Flyers Resign Robert Hagg
The final part of the Flyers offseason is now complete.
Late Wednesday night the Flyers announced that defenseman Robert Hagg had been resigned to a 2-year contract for a total of $2.3 million, an average annual value (AAV) of $1.15 million.
Hagg's rookie season really depends on what kind of hockey fan you are. Old-school fans will cite the defenseman's steady play in his own zone, earning him a second-pair time and even a brief first-pair stint with Ivan Provorov, as well as his status as the NHL leader in hits until he was injured for a few weeks in early March.
However, fans who value analytics (like myself) see a different picture. Hagg for his poor underlying metrics - he finished the year with Corsi and xG ratings (which measure the shot battle and quality of shots while a player is on the ice, respectively) below 50%, meaning the Flyers were outshot and outchanced while he was on the ice. His controlled entry and exit rates were near the bottom amongst Flyers defensemen, a further testament of his passive style. For a defensive defenseman like Hagg, who only scored 3 goals and 9 points in 70 games and not at all in 2 playoff contests, there doesn't seem to be a ton of value in a player with those numbers.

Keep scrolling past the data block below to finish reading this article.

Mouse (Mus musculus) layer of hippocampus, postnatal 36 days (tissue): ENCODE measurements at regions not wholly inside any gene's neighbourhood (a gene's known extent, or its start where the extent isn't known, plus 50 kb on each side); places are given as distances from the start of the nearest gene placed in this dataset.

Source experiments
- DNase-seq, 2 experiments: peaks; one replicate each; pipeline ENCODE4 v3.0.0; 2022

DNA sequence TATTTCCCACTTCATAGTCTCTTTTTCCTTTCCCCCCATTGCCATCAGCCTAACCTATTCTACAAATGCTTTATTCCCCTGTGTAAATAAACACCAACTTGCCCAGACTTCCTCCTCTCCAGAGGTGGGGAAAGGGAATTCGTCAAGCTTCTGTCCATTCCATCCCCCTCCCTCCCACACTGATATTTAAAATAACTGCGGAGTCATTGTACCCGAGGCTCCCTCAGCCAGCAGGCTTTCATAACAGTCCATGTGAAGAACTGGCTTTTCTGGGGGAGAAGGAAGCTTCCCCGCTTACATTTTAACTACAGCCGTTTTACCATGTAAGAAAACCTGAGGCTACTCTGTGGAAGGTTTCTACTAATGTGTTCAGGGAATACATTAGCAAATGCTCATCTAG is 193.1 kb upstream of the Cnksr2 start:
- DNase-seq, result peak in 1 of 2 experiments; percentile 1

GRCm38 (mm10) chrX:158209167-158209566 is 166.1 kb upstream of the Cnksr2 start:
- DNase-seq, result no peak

The good news is that there's still plenty of time for growth, and getting any value out of Hagg after he looked like a for sure bust following a dismal first pro season with the Phantoms in 2015-16 is a win. Hagg's ceiling is likely no higher than a #4, and on a good team he'll most likely be secluded to a third-pairing role. But the floor seems to be NHL defenseman at worst. Watching pretty much every game this year, I didn't think Hagg was stellar by any means, but also not as bad as his advanced metrics suggest. In order for Hagg to take the next step and establish himself as a full-time, productive NHLer (not one that only gets playing time because he plays a passive style that coaches seem to love), he'll need to be much better with the puck, especially in the defensive and neutral zone, and also improve his penalty killing (something the Flyers could desperately use). Those will take time, but they are certaintly manageable goals for Hagg to reach.
I have to admit, $1.15 million is a good price for Hagg. I would have thought he would have gotten somewhere between $1.5 - 2 million for sure, so it was nice to see Hextall get Hagg at a team friendly price (although with the Flyers cap situation they could've given him Tom Wilson money and still been ok). When this deal is done, Hagg's future as a NHLer will likely be set in stone. I'm looking forward to seeing him and the rest of the Flyers young core reunite when training camp begins about a month, which is about a month later than we all wish it did.
(Advanced stats mentioned courtsey of Corey Sznajder at https://theenergyline.wordpress.com/about-this-blog/)